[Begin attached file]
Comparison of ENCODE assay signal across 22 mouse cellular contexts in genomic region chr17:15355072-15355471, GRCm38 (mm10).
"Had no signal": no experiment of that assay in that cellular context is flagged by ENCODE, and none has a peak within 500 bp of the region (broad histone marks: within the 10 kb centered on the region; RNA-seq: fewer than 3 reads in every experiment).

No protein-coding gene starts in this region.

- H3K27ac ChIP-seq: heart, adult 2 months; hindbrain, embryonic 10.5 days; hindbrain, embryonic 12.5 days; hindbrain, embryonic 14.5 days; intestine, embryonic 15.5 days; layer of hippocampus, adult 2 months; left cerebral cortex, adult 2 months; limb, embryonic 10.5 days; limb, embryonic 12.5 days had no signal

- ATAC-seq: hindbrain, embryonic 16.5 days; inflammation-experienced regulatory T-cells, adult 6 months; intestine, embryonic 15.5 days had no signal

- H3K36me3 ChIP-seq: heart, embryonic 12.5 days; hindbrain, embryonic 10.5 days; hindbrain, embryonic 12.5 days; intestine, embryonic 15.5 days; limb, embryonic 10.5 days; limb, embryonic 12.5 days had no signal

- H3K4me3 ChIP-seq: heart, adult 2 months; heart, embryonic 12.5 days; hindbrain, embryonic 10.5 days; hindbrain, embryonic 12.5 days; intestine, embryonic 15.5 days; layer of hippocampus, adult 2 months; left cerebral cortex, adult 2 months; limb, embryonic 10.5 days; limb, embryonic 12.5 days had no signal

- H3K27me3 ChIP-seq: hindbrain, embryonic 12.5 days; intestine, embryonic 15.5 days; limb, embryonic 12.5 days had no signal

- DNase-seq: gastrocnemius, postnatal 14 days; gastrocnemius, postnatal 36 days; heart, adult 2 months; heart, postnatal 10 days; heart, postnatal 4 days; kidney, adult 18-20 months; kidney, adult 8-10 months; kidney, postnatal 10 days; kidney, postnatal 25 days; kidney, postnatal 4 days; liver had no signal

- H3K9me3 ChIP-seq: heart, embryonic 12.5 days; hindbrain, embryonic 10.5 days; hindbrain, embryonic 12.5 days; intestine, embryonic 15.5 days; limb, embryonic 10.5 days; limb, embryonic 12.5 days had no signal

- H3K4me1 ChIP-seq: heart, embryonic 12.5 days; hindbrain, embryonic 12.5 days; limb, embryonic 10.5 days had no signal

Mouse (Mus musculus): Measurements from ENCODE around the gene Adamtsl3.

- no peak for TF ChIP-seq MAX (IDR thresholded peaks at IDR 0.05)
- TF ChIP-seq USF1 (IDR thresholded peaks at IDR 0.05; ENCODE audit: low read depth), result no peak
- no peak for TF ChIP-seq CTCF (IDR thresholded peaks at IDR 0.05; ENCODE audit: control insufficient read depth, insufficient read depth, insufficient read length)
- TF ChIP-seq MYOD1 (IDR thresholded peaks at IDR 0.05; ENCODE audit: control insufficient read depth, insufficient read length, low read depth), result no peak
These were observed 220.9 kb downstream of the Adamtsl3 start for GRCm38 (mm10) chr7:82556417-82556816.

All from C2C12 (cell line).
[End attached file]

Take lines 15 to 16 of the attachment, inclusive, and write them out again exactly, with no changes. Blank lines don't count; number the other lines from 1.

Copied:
- no peak for TF ChIP-seq CTCF (IDR thresholded peaks at IDR 0.05; ENCODE audit: control insufficient read depth, insufficient read depth, insufficient read length)
- TF ChIP-seq MYOD1 (IDR thresholded peaks at IDR 0.05; ENCODE audit: control insufficient read depth, insufficient read length, low read depth), result no peak